The trade war, sanctions and the political uncertainties arising from poor, whimsical leadership — especially of the US — are the causes for the negative outlook. The global trend for populist right wing politics in many countries cannot be good for the world economy either. Meanwhile, the flash points for armed conflict from 2018 continue into the new year.
If 2019 looks set to be a year in which the global economy promises to muddle through, the same could be said for the Muslim world. With discord in the OPEC, oil prices, like stock markets, have taken a tumble since October. With the West Texas Intermediate crude currently below US$50 (RM206.50), the Gulf Cooperation Council (GCC) nations, especially Saudi Arabia, face budgetary pressures. It is estimated that Saudi Arabia needs oil at US$80 to balance its budget.
So, for the oil exporters of the Muslim world, 2019 looks to be yet another challenging year. Thus, the Saudi leadership’s attempt at reforming and reinvigorating the economy away from oil was certainly a good strategic move. US investment bank Morgan Stanley’s inclusion of Saudi stocks into its emerging markets, the MSCI Index, was a huge endorsement. However, much of these positives may have been set back by the Khashoggi episode.
Diplomatically, the GCC appears not to have made much headway in the past year. Their entanglement in Yemen continues. Qatar remains isolated, has left OPEC and appears intent on beating its own path. Despite the sanctions of its neighbours, Qatar has had a stellar year where its stock market is concerned. Whether it can repeat that performance in 2019, is doubtful.
Relatively speaking, 2018 saw some successes in the Muslim world. Malaysia held elections that saw the demise of its 61-year ruling coalition that had ruled since independence. That a corrupt and heavily entrenched ruling class was overthrown peacefully, and a new government installed through the ballot box, offers a shining example of democracy for the Muslim world.
Turkey, which saw a massive attack on its currency in July/ August, appears to have withstood the onslaught. The lira, which fell nearly 30% against the US dollar within a five-week period, appears to have stabilised and even regained some ground. The country’s current account balance also seems to be improving. Even so, Turkey needs to address its build-up of foreigncurrency debt, especially eurodenominated foreign debt within its corporate and banking sectors.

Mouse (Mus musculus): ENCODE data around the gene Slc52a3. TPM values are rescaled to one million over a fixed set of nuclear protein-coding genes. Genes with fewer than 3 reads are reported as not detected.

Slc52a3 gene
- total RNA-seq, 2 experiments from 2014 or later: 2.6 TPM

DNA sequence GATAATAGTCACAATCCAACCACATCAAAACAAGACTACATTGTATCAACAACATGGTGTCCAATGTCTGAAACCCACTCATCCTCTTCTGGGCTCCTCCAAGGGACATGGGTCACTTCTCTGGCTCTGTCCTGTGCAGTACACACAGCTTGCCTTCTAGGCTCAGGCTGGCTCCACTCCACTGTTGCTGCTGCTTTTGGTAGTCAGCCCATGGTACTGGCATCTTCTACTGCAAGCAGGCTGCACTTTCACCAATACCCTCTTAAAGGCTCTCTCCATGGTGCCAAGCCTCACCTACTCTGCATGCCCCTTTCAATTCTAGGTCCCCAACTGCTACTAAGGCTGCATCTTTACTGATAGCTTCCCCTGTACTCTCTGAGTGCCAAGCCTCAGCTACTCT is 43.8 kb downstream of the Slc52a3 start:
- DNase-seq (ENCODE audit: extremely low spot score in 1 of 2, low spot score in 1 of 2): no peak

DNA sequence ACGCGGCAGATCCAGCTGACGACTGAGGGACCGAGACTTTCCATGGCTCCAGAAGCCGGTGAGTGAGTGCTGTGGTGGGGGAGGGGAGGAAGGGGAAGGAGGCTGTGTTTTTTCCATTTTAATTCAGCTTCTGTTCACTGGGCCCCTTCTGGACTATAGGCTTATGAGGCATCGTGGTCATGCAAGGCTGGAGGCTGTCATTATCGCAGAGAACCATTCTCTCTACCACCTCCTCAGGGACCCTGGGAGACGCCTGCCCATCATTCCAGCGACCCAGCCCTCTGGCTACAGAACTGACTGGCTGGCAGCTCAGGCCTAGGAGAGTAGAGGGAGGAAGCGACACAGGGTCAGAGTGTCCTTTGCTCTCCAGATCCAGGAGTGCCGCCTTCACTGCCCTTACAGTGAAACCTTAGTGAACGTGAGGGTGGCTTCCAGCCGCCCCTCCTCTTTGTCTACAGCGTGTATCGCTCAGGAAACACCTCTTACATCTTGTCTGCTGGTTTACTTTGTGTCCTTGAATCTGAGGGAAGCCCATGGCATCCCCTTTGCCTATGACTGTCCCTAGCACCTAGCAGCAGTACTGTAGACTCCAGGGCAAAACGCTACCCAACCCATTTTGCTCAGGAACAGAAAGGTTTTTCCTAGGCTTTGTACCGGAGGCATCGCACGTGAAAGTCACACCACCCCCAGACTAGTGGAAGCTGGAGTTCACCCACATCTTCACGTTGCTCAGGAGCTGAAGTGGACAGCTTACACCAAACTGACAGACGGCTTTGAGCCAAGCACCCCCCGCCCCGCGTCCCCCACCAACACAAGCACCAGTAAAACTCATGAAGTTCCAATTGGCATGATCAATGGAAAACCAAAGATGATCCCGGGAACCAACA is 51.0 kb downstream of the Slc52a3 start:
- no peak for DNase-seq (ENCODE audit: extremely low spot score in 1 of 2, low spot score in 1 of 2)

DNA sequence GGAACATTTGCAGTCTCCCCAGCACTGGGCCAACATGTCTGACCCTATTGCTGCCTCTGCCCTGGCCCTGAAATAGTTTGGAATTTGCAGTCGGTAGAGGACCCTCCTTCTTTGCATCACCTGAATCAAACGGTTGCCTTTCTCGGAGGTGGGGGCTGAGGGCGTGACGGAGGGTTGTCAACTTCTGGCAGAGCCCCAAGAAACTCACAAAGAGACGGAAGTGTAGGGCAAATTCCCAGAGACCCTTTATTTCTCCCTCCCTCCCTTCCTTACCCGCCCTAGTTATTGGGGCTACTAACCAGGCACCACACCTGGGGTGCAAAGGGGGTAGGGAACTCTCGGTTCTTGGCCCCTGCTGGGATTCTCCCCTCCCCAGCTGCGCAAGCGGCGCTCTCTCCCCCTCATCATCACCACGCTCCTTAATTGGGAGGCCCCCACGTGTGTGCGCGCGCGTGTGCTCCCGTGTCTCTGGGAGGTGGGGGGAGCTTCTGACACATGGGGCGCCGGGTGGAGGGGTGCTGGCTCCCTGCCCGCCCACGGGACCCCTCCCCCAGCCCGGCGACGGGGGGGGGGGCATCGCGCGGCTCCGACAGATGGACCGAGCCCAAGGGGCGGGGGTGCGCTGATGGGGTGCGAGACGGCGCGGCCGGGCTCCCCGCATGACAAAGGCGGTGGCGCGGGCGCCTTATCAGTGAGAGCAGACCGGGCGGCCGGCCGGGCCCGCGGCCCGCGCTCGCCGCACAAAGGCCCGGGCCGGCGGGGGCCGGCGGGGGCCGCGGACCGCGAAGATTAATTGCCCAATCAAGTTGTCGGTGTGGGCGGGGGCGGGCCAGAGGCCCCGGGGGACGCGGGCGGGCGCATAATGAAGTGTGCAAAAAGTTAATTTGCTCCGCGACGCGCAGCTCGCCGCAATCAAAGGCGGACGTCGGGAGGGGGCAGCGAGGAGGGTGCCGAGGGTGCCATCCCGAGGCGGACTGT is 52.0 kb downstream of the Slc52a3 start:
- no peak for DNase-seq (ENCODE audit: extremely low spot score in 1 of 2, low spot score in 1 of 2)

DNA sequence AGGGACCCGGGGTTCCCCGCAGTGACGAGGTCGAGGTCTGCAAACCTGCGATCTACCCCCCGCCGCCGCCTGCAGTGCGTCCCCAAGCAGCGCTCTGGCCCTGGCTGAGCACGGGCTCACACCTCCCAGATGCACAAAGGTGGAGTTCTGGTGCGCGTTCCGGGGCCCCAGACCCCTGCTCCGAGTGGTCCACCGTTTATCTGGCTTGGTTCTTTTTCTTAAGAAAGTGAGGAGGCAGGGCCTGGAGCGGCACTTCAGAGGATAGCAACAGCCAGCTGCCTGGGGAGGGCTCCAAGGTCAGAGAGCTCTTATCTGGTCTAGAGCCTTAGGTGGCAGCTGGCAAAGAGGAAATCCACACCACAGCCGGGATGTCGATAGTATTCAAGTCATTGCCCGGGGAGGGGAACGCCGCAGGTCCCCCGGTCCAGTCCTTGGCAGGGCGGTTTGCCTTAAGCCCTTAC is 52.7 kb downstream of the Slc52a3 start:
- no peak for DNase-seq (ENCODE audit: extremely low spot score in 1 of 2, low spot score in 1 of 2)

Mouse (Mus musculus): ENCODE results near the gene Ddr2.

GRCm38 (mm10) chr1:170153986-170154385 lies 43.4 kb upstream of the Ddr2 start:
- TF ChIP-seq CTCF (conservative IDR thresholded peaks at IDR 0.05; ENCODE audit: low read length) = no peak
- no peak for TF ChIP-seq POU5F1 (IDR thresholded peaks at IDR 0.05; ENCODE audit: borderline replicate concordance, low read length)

Like Turkey, Indonesia too appears to have withstood external pressures on its currency, the rupiah. The rupiah, which had fallen 8% over a four-month period to levels not seen since the Asian financial crisis of 1997/98, has also stabilised from its October lows. While Turkey’s currency problem had to do with foreign currency debt, Indonesia’s problem was its current account deficit.
Overall, 2019 looks likely to be a more challenging year for the Muslim world. Even the Muslim nations that successfully withstood pressures in 2018 would need to strengthen their domestic economies and improve resilience. The gathering clouds of global political and economic uncertainties simply mean that governments and policymakers have to be even more watchful this year than the last.
Dr Obiyathulla Ismath Bacha is currently professor of finance at the Malaysia-based International Centre for Education in Islamic Finance. The views expressed are of the writer and do not necessarily reflect the stand of the newspaper’s owners and editorial board.